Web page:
How to write a children’s book

In the first blog of my two-part blog series, I addressed the question of why I write children’s literature. You can view that blog by clicking here!

This week, I wanted to address a key point about writing children’s books, and I also want to share a few points that I keep in mind when I am writing.

When someone learns about me and my books, I start the count — 3…2…1…— just waiting for the inevitable question:

“You write children’s books? I have a children’s book! Can I send it to you?”

This is strangers who ask me this. Literally, I’m waiting at the DMV and this has happened to me on more than one occasion. This has occurred while shopping, riding public transit, you name the place and most likely I’ve been asked at that location.

What most people don’t know is that editors receive more picture book manuscripts than any other genre. Why? Because it seems so easy to do. Well, despite popular belief, writing books for small people who can’t even read is actually really hard. I can say this with confidence because I use to be one of those people who had this misconception.

Don’t think I am bothered by being asked this question.  I do not have a problem taking a look at someone’s manuscript. Heck! I was (and still am) someone who shares manuscripts to get feedback. Getting feedback is a vital part of my writing process. I believe in authors helping and supporting one another. However, more often than not, I’m also informed by the same individuals who have asked me this question that they wrote their book with very little time going into it.

Please, do not take this the wrong way. I am by no means tiring to diminish the work of anyone. I think it’s important to note that anything that can be written while taking the Cal-Trans home from SF to SJ isn’t a book, it’s the first draft. First drafts are great! Without them, you wouldn’t have a finished book! All authors start with first drafts. Heck, we go through several rounds of drafting before we have a completed manuscript. So there is nothing wrong with saying ‘Hey, I have this draft I wrote for a kids book. Would you mind taking a look?’ If I have the means and ability to help someone out, I will.

Speaking from personal experience, I think it’s essential to recognize how much goes into writing a book for children. Whether you are writing a book for solely family and friends to enjoy, or it is to be published for the entire world to see, know that it takes time.

Writing picture books looks deceptively simple—after all, how hard can it be to write a 32-page story of about 700 words? (Most picture books are between 500 and 1000 words). In fact, though, it is this very economy of words that challenges a writer most. The craft of writing picture books involves telling your story in as few of words as possible with the most compelling pictures to fill in the blanks.

Australian author Mem Fox sums it up perfectly:

“Writing a picture book is like writing ‘War and Peace’ in Haiku.”

You may be an excellent writer, an engaging blogger, maybe even an already accomplished author of adult fiction or nonfiction. But when it comes to writing for children, we have to adopt a new mindset and put ourselves in the shoes of those we want to write for. I am sorry to say, this cannot be accomplished from start to finish in under two hours.

Here is what you can do while you say, ride the train home from work. These points are just as vital as taking the time to draft that first manuscript. In all honesty, you should keep these points in mind before you start typing that next book.

How can we decide what type of children’s book to write? 

Most children’s books fall into one of these six categories:

•Board books

•Picture books

•Trade books

•Chapter books

•Middle-grade chapter books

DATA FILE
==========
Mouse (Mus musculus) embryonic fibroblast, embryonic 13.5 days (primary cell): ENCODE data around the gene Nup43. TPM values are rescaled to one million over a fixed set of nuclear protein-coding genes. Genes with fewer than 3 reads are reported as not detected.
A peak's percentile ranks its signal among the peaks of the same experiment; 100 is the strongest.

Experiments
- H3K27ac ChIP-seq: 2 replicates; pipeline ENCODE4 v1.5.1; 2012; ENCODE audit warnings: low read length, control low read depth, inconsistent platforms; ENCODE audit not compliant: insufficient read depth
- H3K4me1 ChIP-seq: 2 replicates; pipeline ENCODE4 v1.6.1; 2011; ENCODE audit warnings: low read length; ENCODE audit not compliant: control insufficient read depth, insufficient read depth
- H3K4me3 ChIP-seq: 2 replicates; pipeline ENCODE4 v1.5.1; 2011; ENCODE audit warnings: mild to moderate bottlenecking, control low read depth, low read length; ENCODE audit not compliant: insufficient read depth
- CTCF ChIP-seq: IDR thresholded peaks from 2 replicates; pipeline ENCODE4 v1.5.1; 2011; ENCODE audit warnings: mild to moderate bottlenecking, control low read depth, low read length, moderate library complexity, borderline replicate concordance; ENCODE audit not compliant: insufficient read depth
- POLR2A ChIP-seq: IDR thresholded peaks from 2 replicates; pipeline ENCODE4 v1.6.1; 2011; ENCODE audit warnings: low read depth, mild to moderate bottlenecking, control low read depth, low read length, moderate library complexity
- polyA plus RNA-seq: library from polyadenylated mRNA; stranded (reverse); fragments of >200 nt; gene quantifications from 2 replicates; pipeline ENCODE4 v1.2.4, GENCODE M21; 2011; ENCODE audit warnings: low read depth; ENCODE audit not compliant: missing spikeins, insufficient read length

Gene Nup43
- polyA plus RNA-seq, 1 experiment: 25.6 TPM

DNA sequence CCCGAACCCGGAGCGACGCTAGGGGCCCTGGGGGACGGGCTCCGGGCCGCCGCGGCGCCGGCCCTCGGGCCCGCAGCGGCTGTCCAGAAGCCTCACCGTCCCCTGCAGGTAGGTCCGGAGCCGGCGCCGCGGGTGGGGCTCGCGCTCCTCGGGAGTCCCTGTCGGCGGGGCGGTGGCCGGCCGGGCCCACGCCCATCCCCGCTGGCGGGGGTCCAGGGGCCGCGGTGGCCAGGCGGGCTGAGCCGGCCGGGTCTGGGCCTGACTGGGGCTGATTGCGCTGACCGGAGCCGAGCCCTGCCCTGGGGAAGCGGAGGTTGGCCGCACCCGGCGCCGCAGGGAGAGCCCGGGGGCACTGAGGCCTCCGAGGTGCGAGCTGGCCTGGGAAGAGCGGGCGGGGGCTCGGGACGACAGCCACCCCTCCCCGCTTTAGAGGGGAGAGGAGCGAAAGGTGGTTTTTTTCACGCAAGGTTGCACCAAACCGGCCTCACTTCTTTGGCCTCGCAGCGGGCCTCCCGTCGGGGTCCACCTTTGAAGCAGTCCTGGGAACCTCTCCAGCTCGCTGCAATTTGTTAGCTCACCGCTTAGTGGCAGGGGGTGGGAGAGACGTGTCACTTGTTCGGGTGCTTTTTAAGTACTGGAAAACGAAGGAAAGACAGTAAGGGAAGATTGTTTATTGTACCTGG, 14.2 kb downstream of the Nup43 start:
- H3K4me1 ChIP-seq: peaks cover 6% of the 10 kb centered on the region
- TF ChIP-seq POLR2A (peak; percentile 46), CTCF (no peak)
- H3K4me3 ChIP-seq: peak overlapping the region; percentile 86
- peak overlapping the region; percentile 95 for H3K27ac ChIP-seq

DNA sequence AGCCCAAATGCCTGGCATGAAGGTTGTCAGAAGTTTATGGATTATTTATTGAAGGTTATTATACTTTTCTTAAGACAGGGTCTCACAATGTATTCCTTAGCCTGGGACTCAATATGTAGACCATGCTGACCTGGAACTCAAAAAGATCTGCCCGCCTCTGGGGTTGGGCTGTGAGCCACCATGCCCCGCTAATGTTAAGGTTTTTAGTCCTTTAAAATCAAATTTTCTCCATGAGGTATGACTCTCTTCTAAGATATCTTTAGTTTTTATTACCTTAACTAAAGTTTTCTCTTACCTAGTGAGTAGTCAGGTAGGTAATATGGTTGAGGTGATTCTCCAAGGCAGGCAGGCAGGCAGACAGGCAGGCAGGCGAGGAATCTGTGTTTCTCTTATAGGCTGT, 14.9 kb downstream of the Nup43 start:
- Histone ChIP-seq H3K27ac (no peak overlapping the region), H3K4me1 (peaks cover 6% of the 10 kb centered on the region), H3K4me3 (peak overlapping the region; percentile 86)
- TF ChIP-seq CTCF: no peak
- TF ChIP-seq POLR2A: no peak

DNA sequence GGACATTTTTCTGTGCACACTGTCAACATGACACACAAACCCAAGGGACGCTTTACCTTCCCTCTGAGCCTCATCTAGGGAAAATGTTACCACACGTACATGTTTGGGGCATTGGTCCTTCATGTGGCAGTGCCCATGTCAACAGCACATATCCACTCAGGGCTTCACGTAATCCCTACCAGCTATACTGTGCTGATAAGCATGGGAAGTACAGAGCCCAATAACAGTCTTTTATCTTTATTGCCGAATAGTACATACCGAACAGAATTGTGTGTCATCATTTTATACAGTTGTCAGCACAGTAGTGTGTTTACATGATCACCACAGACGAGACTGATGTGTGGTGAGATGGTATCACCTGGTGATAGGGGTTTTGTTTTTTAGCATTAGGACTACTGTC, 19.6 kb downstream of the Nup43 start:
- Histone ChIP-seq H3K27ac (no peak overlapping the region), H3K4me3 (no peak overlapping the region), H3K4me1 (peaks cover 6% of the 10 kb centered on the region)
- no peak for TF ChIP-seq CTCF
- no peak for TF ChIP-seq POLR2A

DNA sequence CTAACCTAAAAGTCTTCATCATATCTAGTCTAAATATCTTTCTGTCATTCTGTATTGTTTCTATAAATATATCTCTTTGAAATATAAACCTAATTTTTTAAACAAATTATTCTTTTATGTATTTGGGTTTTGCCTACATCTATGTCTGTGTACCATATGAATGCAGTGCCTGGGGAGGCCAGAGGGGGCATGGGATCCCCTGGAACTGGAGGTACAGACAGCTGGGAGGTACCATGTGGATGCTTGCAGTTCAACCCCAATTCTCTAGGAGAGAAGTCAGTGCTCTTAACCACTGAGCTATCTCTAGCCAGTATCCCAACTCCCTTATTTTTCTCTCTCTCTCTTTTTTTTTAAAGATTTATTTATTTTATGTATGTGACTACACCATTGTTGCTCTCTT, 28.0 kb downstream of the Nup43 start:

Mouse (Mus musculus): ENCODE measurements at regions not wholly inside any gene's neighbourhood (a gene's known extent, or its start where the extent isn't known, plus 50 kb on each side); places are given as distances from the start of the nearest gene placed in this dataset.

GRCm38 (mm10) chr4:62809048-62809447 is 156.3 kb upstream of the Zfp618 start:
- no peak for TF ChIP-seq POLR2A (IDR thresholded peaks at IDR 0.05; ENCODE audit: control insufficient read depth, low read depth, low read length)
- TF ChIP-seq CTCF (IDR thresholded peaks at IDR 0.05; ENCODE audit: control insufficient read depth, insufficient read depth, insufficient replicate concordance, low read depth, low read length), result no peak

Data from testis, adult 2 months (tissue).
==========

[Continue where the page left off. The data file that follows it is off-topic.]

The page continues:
•Young Adult books

Each category has subcategories. For example, Picture Books: Educational. The division is mainly based on the targeted age group, the average number of pages, the number of images, and the overall word count.

Really get to know your audience.

Writing for children brings a completely new set of challenges. Something an author for grown-up fiction and nonfiction doesn’t have to be concerned about.

In essence, the book will have to appeal to two completely separate and different groups of people:

1The children that consume the book, and

2The grown-ups that purchase and read the book with their kids.

The age of the main buyer of children’s books is between 30 and 44. Females make up more than 70% of these buyers.

A few ways you could really get to better know your audience are:

•Spend time with age groups you’re targeting

•Talk to parents and teachers

•Give a survey to women within the target age range from your own social circles

Remember, if your goal is to sell books, your book will have to please parents and teachers just as much as children.

To learn more about children’s books and their unique setup, you could:

•Study books that fall into your targeted age group. What is the general layout?

•What vocabulary is used?

• Visit a bookstore or library and browse through the kids’ section to get a feel for this genre.

What’s the point?

A story told to a specific child has its own value, but if you want to take it further, it needs to have a wider resonance. So why would any child who doesn’t know you want to listen to your story? The theme doesn’t have to be original – the same ones come up time and time again (a favorite toy, fear of the dark, love between child and parent, common childhood experiences) – but the way you treat it does. Make it uniquely yours.

Don’t forget the pictures!

A picture book is a collaboration between an author and an illustrator (unless you’re one of the few who has the skills to be both). The pictures play as large of role (if not more significant) as the words on the page. So think of the pictures as you write. Is there enough in your words for an illustrator to picture – changes of place, time? Is there too much detail? Think pictorially and cut out what you don’t need (even if it’s your favorite piece of writing; if it’s not serving the story, then it has to go!). Occasionally, I will draw some of the illustrations first if I am feeling stuck on the words to use. This has helped me to get the creative vibes flowing and the words to be penned.